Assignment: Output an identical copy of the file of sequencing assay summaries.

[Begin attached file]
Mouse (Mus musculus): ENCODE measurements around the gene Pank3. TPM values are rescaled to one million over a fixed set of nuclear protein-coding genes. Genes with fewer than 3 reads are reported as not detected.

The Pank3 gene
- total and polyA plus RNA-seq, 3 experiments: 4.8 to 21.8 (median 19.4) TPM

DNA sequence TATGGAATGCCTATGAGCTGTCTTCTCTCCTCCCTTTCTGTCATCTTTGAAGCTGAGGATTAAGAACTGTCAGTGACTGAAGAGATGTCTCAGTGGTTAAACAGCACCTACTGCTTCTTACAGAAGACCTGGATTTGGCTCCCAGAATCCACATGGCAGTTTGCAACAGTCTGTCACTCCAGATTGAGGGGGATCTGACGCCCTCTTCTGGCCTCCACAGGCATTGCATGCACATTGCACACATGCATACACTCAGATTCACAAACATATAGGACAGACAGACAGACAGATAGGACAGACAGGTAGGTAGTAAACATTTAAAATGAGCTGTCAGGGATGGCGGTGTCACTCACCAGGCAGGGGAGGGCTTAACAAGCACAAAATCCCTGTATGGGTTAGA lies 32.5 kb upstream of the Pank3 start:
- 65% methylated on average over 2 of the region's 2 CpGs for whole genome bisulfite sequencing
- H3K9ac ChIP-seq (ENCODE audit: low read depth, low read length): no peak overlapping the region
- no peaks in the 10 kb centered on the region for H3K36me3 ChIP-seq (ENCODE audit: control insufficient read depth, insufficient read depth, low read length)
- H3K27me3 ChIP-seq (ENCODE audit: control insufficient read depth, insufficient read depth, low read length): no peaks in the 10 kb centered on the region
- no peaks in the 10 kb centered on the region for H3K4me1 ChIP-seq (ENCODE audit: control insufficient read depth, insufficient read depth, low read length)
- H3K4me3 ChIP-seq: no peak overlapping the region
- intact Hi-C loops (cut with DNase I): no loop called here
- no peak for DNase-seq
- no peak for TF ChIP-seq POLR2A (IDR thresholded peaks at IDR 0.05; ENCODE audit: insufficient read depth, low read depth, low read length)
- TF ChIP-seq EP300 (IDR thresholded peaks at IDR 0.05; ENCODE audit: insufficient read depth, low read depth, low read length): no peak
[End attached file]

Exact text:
Mouse (Mus musculus): ENCODE measurements around the gene Pank3. TPM values are rescaled to one million over a fixed set of nuclear protein-coding genes. Genes with fewer than 3 reads are reported as not detected.

The Pank3 gene
- total and polyA plus RNA-seq, 3 experiments: 4.8 to 21.8 (median 19.4) TPM

DNA sequence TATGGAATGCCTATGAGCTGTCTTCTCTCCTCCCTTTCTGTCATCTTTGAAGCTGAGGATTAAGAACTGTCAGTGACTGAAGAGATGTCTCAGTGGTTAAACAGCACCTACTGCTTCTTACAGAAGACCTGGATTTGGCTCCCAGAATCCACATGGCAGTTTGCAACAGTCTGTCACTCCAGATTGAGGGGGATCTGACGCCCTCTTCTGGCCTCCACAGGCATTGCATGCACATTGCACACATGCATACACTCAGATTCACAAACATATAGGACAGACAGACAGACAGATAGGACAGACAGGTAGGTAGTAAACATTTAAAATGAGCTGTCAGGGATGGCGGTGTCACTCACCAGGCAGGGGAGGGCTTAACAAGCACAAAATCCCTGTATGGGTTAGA lies 32.5 kb upstream of the Pank3 start:
- 65% methylated on average over 2 of the region's 2 CpGs for whole genome bisulfite sequencing
- H3K9ac ChIP-seq (ENCODE audit: low read depth, low read length): no peak overlapping the region
- no peaks in the 10 kb centered on the region for H3K36me3 ChIP-seq (ENCODE audit: control insufficient read depth, insufficient read depth, low read length)
- H3K27me3 ChIP-seq (ENCODE audit: control insufficient read depth, insufficient read depth, low read length): no peaks in the 10 kb centered on the region
- no peaks in the 10 kb centered on the region for H3K4me1 ChIP-seq (ENCODE audit: control insufficient read depth, insufficient read depth, low read length)
- H3K4me3 ChIP-seq: no peak overlapping the region
- intact Hi-C loops (cut with DNase I): no loop called here
- no peak for DNase-seq
- no peak for TF ChIP-seq POLR2A (IDR thresholded peaks at IDR 0.05; ENCODE audit: insufficient read depth, low read depth, low read length)
- TF ChIP-seq EP300 (IDR thresholded peaks at IDR 0.05; ENCODE audit: insufficient read depth, low read depth, low read length): no peak